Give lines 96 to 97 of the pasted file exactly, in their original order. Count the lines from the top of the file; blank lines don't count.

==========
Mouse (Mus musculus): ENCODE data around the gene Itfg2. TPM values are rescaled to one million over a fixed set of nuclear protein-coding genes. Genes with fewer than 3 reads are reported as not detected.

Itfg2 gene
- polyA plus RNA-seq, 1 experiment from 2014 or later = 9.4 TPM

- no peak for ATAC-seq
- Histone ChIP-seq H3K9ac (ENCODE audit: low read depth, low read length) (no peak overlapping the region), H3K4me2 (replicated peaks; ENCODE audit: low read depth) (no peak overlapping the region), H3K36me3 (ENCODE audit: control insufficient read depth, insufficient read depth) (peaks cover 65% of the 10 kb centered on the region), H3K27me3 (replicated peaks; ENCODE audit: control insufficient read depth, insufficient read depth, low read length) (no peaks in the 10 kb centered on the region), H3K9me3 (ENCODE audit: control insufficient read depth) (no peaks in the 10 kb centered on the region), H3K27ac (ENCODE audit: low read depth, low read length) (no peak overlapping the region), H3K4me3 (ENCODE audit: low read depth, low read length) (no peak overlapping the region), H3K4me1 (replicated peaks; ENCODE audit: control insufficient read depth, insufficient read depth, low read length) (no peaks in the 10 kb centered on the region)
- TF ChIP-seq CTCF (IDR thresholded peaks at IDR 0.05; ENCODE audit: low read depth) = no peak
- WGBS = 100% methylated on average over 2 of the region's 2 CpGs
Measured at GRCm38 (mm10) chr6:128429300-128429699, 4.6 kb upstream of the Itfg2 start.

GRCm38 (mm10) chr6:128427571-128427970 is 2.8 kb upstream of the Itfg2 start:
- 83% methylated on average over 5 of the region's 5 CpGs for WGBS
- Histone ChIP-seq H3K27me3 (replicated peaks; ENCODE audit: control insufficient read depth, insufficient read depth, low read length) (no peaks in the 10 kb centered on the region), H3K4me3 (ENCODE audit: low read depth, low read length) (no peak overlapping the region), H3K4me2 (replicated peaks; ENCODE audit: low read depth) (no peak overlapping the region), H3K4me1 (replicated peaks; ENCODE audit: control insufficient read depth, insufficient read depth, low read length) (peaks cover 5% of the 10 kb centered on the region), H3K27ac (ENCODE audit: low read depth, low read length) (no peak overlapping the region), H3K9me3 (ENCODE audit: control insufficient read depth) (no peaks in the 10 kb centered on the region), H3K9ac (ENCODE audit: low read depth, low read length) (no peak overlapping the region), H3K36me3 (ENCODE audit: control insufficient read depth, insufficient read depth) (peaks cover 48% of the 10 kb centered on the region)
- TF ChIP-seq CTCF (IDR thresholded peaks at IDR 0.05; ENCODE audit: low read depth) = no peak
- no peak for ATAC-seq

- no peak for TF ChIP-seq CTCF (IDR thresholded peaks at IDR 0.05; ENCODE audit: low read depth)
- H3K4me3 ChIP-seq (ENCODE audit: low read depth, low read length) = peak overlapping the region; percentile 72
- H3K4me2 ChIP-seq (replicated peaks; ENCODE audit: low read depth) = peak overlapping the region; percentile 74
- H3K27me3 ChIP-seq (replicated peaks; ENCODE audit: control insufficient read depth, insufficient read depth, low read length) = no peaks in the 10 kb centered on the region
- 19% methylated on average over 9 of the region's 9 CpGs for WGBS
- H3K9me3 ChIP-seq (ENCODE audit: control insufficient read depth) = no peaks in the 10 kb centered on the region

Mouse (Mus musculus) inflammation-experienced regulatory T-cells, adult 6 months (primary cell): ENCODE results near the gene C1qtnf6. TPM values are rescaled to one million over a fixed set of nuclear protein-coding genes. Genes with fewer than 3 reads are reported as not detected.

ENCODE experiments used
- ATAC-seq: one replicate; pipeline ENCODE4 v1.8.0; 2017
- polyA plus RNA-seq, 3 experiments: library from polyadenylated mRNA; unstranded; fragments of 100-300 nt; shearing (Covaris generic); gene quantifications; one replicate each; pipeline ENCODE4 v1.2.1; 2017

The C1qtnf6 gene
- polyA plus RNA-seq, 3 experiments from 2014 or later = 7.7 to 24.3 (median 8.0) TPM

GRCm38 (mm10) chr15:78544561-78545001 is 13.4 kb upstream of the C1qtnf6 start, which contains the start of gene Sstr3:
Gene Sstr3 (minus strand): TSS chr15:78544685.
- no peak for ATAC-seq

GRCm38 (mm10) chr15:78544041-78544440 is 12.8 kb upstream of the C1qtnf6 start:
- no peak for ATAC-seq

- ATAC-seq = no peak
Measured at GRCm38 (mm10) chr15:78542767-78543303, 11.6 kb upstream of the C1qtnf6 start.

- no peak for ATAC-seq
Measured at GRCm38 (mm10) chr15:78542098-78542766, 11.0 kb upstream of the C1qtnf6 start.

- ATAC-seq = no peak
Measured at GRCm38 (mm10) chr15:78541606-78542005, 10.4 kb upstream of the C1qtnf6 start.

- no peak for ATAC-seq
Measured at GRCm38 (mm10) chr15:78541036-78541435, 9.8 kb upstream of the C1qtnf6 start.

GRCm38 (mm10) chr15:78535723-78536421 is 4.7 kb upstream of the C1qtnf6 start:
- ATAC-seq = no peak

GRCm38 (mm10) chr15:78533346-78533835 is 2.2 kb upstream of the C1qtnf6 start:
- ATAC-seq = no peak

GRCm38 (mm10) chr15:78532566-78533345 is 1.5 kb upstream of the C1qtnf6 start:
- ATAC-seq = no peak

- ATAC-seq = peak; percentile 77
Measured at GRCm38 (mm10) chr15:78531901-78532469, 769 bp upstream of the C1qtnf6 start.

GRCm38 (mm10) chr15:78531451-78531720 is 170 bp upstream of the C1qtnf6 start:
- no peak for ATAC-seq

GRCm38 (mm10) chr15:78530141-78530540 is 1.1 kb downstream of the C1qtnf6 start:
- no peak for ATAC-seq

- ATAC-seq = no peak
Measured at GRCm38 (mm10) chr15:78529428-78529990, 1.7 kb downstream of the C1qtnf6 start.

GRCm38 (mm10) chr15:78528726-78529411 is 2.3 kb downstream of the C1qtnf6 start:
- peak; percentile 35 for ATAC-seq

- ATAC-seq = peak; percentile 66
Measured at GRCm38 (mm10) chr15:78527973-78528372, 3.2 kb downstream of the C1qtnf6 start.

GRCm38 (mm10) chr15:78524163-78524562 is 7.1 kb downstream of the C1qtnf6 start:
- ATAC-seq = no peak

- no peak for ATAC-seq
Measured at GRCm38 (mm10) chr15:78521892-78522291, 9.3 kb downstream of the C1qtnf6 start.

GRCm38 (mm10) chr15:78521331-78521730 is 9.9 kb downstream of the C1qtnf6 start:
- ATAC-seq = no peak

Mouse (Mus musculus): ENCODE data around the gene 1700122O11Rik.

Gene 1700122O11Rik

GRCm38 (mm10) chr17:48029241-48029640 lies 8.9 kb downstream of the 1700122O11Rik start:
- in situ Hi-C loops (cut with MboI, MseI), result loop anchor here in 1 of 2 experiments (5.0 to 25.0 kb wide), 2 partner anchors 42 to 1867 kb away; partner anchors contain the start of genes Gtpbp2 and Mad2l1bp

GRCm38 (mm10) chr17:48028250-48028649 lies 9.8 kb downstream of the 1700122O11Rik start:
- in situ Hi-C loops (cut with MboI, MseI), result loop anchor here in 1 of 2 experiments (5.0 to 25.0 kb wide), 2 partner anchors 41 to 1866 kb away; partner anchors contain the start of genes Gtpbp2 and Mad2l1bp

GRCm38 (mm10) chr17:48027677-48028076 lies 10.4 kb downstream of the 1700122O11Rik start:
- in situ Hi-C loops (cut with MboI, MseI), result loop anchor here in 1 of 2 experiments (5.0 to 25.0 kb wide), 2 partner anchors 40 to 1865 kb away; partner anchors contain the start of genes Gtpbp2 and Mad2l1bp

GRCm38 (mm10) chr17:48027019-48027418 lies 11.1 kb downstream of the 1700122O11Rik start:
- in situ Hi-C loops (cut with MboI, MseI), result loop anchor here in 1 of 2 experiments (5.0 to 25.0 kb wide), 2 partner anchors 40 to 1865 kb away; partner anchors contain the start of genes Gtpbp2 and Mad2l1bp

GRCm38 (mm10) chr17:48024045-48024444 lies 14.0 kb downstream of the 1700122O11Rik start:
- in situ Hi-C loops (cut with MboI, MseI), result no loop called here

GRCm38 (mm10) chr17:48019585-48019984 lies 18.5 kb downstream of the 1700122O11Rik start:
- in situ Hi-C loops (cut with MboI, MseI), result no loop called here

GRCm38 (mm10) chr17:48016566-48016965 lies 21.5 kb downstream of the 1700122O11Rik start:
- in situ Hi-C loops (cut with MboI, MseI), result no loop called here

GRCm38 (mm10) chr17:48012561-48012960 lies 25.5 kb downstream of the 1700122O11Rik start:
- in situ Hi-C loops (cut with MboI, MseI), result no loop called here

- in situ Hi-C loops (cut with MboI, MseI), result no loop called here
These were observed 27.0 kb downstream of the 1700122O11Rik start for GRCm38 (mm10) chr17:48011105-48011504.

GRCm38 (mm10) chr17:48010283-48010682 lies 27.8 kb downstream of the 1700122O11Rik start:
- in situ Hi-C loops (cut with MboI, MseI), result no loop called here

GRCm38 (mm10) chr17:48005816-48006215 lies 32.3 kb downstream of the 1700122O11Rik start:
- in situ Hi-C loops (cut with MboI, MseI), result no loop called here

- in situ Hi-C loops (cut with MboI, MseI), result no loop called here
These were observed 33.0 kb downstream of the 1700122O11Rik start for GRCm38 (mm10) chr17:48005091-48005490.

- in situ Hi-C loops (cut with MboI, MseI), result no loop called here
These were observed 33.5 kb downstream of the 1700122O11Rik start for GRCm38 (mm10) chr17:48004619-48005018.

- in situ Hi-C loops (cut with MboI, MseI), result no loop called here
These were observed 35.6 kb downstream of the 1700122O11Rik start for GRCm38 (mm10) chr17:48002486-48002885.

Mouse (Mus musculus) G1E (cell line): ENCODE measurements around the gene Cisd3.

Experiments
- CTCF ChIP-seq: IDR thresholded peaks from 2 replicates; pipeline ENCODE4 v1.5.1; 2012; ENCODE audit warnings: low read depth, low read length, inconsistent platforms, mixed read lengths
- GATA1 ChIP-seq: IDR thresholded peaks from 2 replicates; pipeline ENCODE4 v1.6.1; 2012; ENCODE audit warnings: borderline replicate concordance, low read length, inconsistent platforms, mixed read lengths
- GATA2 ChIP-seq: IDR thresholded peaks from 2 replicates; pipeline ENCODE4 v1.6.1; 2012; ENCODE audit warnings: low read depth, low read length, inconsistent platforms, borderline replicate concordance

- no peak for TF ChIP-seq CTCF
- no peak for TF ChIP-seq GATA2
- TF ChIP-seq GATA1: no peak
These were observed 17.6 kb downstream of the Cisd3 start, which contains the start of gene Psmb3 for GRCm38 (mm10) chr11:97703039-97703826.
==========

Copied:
- GATA1 ChIP-seq: IDR thresholded peaks from 2 replicates; pipeline ENCODE4 v1.6.1; 2012; ENCODE audit warnings: borderline replicate concordance, low read length, inconsistent platforms, mixed read lengths
- GATA2 ChIP-seq: IDR thresholded peaks from 2 replicates; pipeline ENCODE4 v1.6.1; 2012; ENCODE audit warnings: low read depth, low read length, inconsistent platforms, borderline replicate concordance